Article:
Ian Bogle: Development and progress of organic cities

The topic of this year’s Architecture Week is organic city.

From its natural character, each city is organic, if it develops permanently, albeit some change more dramatically than others do. The population of this planet is in motion and it exerts decisive influence over the cities, which change quickly into places where people work, live and relax.

Do you consider any European city for organic?

London is an eminent example of city that grew up organically all the time. Often, it is described as a series of interconnecting villages.

The city structure has changed considerably. Industrial zones disappear, commercial and administrative centres grow, the traffic is getting dramatically stronger. Where will this development continue? Can we go this direction any further?

We must exercise authority over the development of our cities. Starting from the central and local politics at the macro level, up to individual subjects that form our cities at micro level. People must move to maintain the life pulse, but the traffic forms will change. London for example presented right now a future system of cycle traffic in our road network.

Contemporary modern architecture is very global. Can we say the same about city planning?

Cities all over the world have different approaches to urbanistic planning, although the final goal should be similar – to create and improve cities so that people would like to work and life in them.

It seems that contemporary architecture all over the world speaks the same language. Do you perceive it as a problem?

All architects have similar education so that practical life leads them to certain arrangement, certain construction, and that is why individual loses space for innovations and voicing of variedness.

How can cities maintain their identity?

One cannot say that retail globalization led actually to birth of very similar cities. Local character and people will always lend the city its identity.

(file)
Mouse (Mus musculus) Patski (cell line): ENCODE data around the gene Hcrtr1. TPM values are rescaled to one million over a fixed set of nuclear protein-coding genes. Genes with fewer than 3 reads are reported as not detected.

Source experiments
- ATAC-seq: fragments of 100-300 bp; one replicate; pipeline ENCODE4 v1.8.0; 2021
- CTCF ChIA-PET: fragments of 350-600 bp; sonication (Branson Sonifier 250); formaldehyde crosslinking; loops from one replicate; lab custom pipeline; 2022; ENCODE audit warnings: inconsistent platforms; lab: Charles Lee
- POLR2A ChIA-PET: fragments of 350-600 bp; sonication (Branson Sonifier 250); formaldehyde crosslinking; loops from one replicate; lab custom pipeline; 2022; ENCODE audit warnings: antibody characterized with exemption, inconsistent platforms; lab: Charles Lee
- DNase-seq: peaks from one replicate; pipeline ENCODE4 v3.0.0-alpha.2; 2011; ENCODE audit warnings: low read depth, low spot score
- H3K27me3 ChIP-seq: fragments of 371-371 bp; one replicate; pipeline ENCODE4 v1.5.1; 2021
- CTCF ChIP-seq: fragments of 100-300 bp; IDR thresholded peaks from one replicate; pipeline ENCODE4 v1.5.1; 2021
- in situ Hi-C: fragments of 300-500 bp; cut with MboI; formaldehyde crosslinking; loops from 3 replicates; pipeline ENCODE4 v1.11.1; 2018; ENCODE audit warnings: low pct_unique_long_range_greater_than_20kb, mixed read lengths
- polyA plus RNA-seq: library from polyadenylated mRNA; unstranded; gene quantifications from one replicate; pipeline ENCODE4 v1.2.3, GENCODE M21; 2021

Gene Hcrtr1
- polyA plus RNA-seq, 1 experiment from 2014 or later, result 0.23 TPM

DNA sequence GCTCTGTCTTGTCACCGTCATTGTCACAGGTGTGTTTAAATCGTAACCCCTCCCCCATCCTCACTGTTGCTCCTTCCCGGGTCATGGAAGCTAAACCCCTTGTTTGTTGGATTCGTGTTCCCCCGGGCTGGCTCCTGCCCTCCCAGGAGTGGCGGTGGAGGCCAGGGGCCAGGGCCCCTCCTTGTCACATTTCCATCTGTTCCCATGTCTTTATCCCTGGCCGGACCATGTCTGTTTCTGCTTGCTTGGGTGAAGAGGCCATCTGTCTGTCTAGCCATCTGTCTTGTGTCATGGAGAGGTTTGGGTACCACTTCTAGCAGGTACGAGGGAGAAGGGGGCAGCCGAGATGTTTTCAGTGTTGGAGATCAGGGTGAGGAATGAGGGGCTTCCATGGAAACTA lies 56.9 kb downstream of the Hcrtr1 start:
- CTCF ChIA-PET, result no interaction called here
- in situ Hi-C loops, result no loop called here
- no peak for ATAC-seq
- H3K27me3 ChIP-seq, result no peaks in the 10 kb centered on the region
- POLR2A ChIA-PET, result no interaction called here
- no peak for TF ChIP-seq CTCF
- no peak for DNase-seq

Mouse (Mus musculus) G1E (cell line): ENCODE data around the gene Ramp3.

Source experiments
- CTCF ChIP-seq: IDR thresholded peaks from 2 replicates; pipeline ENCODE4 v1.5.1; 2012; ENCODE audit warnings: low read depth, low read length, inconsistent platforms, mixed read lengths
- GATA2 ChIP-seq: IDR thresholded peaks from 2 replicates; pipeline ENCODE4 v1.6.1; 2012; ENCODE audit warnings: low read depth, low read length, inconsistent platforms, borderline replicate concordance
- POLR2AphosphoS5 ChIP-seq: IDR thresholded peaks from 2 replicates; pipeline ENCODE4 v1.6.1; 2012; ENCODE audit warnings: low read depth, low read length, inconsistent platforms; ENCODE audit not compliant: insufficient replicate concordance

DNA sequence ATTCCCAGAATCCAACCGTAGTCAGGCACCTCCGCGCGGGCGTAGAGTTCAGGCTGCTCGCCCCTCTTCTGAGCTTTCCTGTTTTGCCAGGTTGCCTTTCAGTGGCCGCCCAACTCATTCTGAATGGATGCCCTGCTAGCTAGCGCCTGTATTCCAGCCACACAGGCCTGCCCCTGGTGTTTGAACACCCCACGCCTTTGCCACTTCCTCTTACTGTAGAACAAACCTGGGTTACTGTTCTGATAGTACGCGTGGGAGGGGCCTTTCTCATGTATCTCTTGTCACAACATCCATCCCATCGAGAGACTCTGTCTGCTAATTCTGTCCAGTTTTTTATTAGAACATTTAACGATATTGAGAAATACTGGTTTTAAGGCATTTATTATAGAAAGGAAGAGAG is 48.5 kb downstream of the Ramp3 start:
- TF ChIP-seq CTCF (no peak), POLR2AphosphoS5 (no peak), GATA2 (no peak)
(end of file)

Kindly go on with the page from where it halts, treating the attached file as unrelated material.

Your company has experience with designing abroad. Is the approach of authorities and investors there different, compared to Czech Republic? Does it help you in your work?

Our company is active in 14 countries all over the world. In our ateliers, a very international team of 15 different nationalities works. Each place means other challenges, but with them, new possibilities emerge. We build every project on certain fundamental principles; a distinct place is just another variable factor in creating the design.

And what about the common public? In our country, modern architecture is sometimes regarded as an extraneous element; it is not always accepted well…

The humankind is set up of balance between introverts and extroverts; we accept it, or we initiate a change. Often, when people get explanation, they understand it better. Right now, we had a public exhibition of our projects and the public accepted it very well. One woman even called our design beautiful!

Can you describe your new project more in detail?

We work on series of new projects, including the biggest kindergarten in the world in Singapore. After the opening in 2017, it has capacity of 2100 children at the age between 18 months and five years. We like to design educational buildings; they are per se playgrounds for organic development of our children. Because in the future, they will decide about our permanently progressing, organic cities.

Early Years International School

This groundbreaking scheme in the preschool education provides a multicultural educational centre for over 2000 children and 400 members of supporting staff.

Bogle Architects developed an architectonical and educational vision that ensures multifarious didactic environment for children, parents and employees. The design makes the big building of over 50 000 m2 cosier and more personal. This is achieved through creating “groupings” of similar size and four classes as a standard “kindergarten at the end of the street”. These groupings are situated over the pedestal where an extensive traffic network performs with its arrivals and departures of busses, cars, cabs and with pedestrian movement.

The groupings are distributed into five or six floors on top of each other as interconnected and penetrating blocks and resemble disarranged children’s toys. The pedestal provides also external playing space, swimming pool, multifunction hall and specialized classrooms for art, music and dance teaching. An external roofing from ETFE plastic film ensures protection against the elements but it also breaks uniformity of the school façade towards the street. Green walls and external balconies for plays, which are at each class’ disposal, offer exterior educational environment necessary for advancement of small children. This system was designed in cooperation with prof. Gary Moore from University in Sydney and specialist in early education Rosie Long.

Ian Bogle

Chief Executive Officer (UK/Asia)

Bogle Architects s. r. o.
Revoluční, 1502/30
110 00 Praha 1
Czech Republic

+420 224 815 087


Source: AW editors, Organické měsot 2017